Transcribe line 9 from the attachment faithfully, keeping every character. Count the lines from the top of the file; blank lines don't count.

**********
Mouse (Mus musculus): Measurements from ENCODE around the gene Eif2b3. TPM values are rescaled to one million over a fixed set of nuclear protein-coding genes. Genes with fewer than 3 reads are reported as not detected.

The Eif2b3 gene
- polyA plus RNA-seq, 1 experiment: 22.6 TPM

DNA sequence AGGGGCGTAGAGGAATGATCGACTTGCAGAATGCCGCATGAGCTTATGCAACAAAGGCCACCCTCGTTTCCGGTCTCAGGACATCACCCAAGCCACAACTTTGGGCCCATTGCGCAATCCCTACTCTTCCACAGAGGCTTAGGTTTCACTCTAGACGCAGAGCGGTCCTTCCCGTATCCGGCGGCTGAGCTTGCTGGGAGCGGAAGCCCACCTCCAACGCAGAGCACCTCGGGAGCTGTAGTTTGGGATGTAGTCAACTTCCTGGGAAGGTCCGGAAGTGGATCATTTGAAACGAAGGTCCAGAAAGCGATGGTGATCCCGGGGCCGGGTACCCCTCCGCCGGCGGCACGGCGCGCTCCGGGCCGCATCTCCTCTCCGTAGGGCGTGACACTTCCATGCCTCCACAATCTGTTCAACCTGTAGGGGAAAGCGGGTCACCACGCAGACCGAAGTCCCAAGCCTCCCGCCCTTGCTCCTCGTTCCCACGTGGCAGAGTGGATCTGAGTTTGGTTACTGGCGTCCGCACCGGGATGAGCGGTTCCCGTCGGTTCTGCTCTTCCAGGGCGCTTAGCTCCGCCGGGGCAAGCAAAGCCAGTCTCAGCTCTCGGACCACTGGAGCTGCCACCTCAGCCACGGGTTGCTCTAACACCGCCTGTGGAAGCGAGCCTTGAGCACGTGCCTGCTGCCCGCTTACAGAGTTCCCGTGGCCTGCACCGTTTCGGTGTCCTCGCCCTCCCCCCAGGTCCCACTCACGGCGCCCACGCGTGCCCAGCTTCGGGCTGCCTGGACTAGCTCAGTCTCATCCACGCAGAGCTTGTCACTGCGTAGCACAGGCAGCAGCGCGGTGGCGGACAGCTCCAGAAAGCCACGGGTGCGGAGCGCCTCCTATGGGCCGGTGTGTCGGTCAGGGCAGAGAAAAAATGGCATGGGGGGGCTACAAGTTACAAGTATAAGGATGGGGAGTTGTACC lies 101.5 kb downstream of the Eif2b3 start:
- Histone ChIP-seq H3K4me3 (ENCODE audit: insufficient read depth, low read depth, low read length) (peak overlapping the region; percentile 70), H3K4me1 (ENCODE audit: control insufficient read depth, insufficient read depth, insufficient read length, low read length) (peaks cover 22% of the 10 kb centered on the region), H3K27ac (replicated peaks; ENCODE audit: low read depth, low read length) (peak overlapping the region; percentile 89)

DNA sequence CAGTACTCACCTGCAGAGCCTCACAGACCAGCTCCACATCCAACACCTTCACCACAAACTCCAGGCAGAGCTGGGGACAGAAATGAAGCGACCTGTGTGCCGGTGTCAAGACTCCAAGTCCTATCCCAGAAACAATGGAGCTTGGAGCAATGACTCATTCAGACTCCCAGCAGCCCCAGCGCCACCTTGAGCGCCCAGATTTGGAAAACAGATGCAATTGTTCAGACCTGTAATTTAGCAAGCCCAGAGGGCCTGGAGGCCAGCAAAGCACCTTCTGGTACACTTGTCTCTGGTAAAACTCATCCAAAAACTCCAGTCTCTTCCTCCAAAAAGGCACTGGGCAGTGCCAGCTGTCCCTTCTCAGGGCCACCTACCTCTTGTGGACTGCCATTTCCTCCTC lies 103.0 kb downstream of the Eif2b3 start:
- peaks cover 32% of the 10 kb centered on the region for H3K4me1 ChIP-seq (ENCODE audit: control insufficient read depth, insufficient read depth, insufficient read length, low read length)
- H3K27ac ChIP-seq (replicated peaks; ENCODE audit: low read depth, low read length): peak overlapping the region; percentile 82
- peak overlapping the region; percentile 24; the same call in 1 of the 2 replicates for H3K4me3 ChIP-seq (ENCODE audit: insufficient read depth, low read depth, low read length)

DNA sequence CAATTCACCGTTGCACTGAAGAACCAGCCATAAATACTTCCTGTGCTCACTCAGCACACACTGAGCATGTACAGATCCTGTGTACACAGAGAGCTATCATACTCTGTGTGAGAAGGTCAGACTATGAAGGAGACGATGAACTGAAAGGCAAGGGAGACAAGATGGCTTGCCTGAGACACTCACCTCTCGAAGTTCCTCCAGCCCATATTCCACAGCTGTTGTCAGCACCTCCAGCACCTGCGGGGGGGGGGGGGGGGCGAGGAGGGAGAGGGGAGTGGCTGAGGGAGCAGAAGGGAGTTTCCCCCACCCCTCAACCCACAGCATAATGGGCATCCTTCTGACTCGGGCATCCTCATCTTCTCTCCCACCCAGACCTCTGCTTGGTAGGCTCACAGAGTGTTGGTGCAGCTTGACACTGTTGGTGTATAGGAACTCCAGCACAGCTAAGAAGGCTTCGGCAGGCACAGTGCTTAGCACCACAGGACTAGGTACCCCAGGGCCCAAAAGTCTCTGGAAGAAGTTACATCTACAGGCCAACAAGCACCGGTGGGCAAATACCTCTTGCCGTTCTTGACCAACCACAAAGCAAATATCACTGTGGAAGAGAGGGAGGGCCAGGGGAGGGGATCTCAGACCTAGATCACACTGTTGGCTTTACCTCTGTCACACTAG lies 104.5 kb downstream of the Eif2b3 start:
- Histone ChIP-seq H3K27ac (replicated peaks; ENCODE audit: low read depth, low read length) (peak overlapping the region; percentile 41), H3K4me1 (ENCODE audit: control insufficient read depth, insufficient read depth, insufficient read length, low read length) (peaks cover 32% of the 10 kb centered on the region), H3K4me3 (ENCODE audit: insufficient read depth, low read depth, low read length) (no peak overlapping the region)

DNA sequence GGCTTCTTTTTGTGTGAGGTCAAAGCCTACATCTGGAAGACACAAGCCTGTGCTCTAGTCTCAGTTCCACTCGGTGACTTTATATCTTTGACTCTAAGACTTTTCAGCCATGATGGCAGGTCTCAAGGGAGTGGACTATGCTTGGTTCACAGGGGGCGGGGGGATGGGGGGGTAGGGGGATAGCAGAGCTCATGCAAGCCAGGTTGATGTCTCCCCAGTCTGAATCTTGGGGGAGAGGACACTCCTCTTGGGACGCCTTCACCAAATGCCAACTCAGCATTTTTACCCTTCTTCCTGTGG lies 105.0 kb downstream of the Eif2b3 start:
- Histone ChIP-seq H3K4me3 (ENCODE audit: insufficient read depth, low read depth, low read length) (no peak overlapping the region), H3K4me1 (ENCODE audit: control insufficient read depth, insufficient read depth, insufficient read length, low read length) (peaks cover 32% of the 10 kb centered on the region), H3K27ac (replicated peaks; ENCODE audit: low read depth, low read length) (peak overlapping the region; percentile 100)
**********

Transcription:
- peak overlapping the region; percentile 24; the same call in 1 of the 2 replicates for H3K4me3 ChIP-seq (ENCODE audit: insufficient read depth, low read depth, low read length)